Five minutes later Sam was upstairs sobbing, E was confused, and Jack was oblivious to the whole thing. In fact, after the nuptials, Jack passed his ring over to V’s babysitter. I’m not sure if that makes Jack and the babysitter married or E and the babysitter married. Either way, it didn’t matter to Sam.

I know that Cliff Huxtable would have handled this in a very after-school special sort of way, so I headed up the stairs to have a heart to heart conversation with Sam about love. Unfortunately, Sam isn’t Theo Huxtable. Sam reacts to disappointment by withdrawing and screaming about wanting to be alone. He won’t even let me hug him to comfort him.

In my infinite wisdom, I decided that adding E to the situation was the way to handle it. But after Sam yelled at her for breaking her promise, she started sobbing. Nicely done, Stimey. Now, not only was Sam heartbroken and angry, but E was convinced that Sam would never talk to her again.

I am an excellent playdate facilitator.

More drama ensued with E swearing that original promise took place in kindergarten and that it didn’t count, because, you know, kindergarten, c’mon. Then there was some passing of notes written in marker on Kleenex and some more crying, and then E’s dad showed up and everyone went home, but not before E very dramatically removed her ring and handed it to me.

If this is age 8, what the hell is age 16 going to be like?

Shannon Des Roches Rosa Interviewed Me at BlogHer.com!

Recently, the fabulous Shannon Des Roches Rosa of Squidalicious interviewed me for her BlogHer.com column. The posts she puts up there are incredible and thought provoking. It’s an honor to have her interview me.

Head on over there to read what I told her about being an autism mom and what I hope to do at this summer’s autism panel at BlogHer ’10.

And because that interview is a lot about the loveliness and quirk of Jack, I thought I’d illustrate this go-read-elsewhere post with that clay sculpture to the left that Jack brought home from school today.

Confused, I asked Jack to tell me about it. “It’s me and Izzy,” he said. See, Izzy is our cat, and that flat thing with the wiggly eyes on top is Jack. So cute. And it’s even more awesome in person. He made clay whiskers. That’s hard to do. I assume.

Also cute was that after he heard Jack tell me it was him and Izzy, Quinn cooed, “Awwww, can I hug it?”

Autism Unexpected: Noticing the Bright Spots

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When you have a child with autism, so much of what you do is notice their deficits.

When my son, Jack, was first being diagnosed, I spent days, weeks, months, noticing what he did differently from other kids. I saw the way he didn’t speak like the other kids. I saw the way he obsessed about certain things. I saw the way he wouldn’t interact with children.

When I am trying to get services from the school, I comb through his records to find what he can’t do. I list his behavioral abnormalities. I document what he has trouble with. I create papers with bullet points of how he is unable to access the curriculum.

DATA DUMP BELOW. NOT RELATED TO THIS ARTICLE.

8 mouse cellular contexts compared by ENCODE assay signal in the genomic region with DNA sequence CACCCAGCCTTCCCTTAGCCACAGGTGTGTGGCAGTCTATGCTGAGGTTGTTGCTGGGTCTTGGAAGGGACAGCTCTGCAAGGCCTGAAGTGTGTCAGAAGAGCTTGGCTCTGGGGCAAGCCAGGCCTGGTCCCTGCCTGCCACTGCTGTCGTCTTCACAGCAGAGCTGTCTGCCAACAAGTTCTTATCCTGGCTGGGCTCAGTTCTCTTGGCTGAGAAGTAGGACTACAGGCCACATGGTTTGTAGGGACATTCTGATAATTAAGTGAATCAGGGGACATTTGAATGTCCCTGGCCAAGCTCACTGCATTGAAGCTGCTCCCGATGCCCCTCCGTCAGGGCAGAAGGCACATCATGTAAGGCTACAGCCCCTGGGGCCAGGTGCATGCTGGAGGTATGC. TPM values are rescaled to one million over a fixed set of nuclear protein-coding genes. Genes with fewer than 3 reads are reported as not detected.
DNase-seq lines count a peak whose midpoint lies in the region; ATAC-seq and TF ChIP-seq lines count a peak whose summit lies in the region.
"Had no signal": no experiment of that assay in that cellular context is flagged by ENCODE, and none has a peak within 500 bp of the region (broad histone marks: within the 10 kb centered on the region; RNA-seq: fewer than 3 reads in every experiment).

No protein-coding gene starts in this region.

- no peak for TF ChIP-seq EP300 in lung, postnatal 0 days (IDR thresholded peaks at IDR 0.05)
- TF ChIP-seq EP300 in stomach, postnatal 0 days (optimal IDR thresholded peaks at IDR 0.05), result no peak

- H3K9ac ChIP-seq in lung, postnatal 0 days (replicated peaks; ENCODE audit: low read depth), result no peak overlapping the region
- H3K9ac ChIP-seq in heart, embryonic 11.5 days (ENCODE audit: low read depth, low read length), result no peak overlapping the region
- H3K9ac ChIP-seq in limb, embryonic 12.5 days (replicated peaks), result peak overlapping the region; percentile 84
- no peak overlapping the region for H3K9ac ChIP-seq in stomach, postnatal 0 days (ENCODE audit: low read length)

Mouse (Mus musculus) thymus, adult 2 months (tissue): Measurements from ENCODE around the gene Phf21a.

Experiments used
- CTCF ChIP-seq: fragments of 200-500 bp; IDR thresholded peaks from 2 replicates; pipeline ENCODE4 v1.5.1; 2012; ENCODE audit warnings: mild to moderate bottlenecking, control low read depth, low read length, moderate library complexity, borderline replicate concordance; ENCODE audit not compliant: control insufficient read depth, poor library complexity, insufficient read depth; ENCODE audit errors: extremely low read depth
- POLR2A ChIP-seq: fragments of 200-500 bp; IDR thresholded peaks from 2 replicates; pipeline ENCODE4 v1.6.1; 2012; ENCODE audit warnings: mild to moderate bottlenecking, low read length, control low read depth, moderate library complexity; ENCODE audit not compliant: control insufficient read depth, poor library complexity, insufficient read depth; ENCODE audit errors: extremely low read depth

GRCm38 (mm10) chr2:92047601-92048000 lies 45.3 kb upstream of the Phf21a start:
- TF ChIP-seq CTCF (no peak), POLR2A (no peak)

Sometimes, amid all of this, I forget to notice what he can do. The simple act of attending a birthday party the other day brought the beauty of my child back to me.

I truly believe it is a joy and a gift to raise a special needs child. Jack has taught me so much. Through him, I have learned to look at the world differently. Parenting Jack has taught me to see the joy in his successes in a way I sometimes don’t do with my typical kids.

All three of my kids attended a birthday party last weekend. They knew the birthday girl and her little sister, but none of the other guests. Yet, as kids do, they fell in and happily played together. The difference with this party is that all three of my kids fell in—including Jack.

Jack, following the lead of his big brother, played interactively with all of the kids in a chasing game. He stood in line to participate in the obstacle course the party girl’s mom had set up. He patiently sat with the other kids to eat cake. He didn’t necessarily act like all the other kids the whole time, but he successfully interacted and had fun.

I left that party feeling high. It’s not that I want Jack to “pass” as typical. But I saw him being able to find his way in an unfamiliar social situation and enjoy it. While I’m happy my other kids had fun at the party, seeing Jack have fun with the other kids lit me up.

This is one of the purest gifts Jack has given me. He has let me see a small success and really feel it, really revel in it. Having a child who struggles has helped me notice little victories.

And those little victories are amazing.

Originally posted at Autism Unexpected on April 20, 2010.